India on Friday became the third country in the world to record more than one million coronavirus cases, behind only the United States and Brazil, as infections spread further out into the countryside and smaller towns, reports Reuters. For India’s population of around 1.3 billion, experts say a million cases are still low and the number will rise significantly in the coming months as testing is expanded.
India recorded 34,956 new infections on Friday, taking the total so far to 1.004 million, with 25,602 deaths from COVID-19, federal health ministry data showed. That compares to some 3.6 million cases in the United States and 2 million in Brazil - both countries with populations under 400 million.
Epidemiologists say India is still likely months away from hitting its peak of cases, suggesting the country’s already overburdened healthcare system will come under further strain.
“In the coming months, we are bound to see more and more cases, and that is the natural progression of any pandemic,” said Giridhar Babu, epidemiologist at the nonprofit Public Health Foundation of India.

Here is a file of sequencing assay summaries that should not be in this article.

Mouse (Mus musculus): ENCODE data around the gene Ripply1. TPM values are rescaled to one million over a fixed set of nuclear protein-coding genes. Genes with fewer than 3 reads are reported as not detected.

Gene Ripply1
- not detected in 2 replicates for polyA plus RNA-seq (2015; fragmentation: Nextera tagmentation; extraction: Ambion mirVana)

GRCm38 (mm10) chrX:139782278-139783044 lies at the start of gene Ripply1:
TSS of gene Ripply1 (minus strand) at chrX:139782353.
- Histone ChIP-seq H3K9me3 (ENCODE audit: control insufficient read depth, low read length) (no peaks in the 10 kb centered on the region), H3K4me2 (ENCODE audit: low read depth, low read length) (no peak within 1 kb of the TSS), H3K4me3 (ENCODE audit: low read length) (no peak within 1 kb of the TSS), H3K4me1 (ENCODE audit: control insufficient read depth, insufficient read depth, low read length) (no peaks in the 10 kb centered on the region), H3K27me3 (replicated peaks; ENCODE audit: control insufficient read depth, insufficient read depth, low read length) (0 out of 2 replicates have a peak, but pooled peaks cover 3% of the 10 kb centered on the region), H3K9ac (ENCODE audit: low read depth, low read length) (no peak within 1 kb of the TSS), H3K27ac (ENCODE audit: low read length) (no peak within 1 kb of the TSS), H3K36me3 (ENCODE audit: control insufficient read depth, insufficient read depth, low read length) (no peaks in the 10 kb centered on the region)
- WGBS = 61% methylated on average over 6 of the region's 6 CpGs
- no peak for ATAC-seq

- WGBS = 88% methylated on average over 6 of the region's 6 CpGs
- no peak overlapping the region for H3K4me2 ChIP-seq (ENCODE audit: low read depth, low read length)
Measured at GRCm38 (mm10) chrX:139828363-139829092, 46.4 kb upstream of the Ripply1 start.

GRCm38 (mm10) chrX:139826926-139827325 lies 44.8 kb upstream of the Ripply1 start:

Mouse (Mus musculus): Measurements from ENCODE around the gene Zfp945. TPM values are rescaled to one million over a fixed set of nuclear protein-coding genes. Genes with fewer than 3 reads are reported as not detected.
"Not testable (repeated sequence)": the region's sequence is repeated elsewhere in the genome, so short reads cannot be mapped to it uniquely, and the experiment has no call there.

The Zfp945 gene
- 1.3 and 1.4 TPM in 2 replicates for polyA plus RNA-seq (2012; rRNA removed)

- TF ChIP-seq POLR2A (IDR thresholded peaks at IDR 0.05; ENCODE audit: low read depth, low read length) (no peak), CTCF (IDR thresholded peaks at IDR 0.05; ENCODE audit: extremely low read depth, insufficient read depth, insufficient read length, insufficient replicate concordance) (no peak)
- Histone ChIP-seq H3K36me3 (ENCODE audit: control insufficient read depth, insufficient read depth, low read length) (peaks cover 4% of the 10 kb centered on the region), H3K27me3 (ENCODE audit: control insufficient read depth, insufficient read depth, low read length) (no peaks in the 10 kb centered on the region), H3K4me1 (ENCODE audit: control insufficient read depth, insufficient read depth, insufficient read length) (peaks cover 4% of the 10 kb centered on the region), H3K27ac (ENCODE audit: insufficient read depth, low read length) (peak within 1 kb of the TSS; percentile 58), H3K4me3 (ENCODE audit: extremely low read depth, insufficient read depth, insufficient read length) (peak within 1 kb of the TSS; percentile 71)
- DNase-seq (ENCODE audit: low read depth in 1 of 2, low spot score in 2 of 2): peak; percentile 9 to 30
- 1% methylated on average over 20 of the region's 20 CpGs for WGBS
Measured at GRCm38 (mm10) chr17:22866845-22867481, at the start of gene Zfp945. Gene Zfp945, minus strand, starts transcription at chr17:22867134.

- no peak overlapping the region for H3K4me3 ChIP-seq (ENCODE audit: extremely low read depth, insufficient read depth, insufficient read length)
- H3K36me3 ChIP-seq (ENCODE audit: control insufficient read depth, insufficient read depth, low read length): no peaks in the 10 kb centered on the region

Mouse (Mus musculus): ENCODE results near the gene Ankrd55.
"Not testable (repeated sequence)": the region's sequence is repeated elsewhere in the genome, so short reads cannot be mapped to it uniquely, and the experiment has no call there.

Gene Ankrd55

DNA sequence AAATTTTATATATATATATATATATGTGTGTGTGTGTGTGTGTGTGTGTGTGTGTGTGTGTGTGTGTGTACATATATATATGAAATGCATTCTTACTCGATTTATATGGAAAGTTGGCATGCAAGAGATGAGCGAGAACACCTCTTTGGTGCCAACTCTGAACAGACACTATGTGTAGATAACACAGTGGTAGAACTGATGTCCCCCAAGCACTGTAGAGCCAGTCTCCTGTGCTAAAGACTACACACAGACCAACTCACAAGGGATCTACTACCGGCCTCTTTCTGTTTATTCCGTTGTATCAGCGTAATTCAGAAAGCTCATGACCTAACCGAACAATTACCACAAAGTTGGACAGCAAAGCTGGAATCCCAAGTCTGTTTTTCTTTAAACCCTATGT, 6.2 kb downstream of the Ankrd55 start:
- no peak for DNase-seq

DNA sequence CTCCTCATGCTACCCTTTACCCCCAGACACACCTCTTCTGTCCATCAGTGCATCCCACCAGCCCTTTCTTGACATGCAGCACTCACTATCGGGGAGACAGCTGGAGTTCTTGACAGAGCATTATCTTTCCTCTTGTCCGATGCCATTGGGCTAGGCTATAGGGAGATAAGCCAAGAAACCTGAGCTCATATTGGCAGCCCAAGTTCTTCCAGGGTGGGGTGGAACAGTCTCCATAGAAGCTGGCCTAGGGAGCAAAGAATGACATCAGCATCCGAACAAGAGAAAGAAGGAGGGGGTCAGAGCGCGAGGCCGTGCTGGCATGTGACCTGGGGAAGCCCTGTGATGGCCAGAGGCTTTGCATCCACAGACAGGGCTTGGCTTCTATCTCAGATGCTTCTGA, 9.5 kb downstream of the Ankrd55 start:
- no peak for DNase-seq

“As we move forward, the goal has to be lower mortality... A critical challenge states will face is how to rationally allocate hospital beds,” he said. The last four months of the pandemic sweeping India have exposed severe gaps in the country’s healthcare system, which is one of the most poorly funded and has for years lacked enough doctors or hospital beds.
The Indian government has defended a strict lockdown it imposed in March to contain the virus spread, saying it helped keep death rates low and allowed time to beef up the healthcare infrastructure. But public health experts say shortages remain, and could hit hard in the coming months.
“As a public health measure, I don’t think the lockdown had much impact. It just delayed the virus spread,” said Dr. Kapil Yadav, assistant professor of community medicine at New Delhi’s premier All India Institute of Medical Sciences.
The million cases so far recorded likely left out many asymptomatic ones, he said. “It’s a gross underestimate.” Millions of migrant workers, left stranded in the cities by the lockdown in March, took long journeys home on foot, some dying on the way while others left without work or wages.
Several states including Bihar in the east, to which many of the migrants returned, have witnessed a surge in cases in recent weeks as the lockdown has been eased to salvage a sagging economy.
Babu estimates India won’t see a single nationwide peak. “The surges are shifting from one place to another, so we cannot say there will be one peak for the whole country. In India, it’s going to be a sustained plateau for some time and then it will go down.”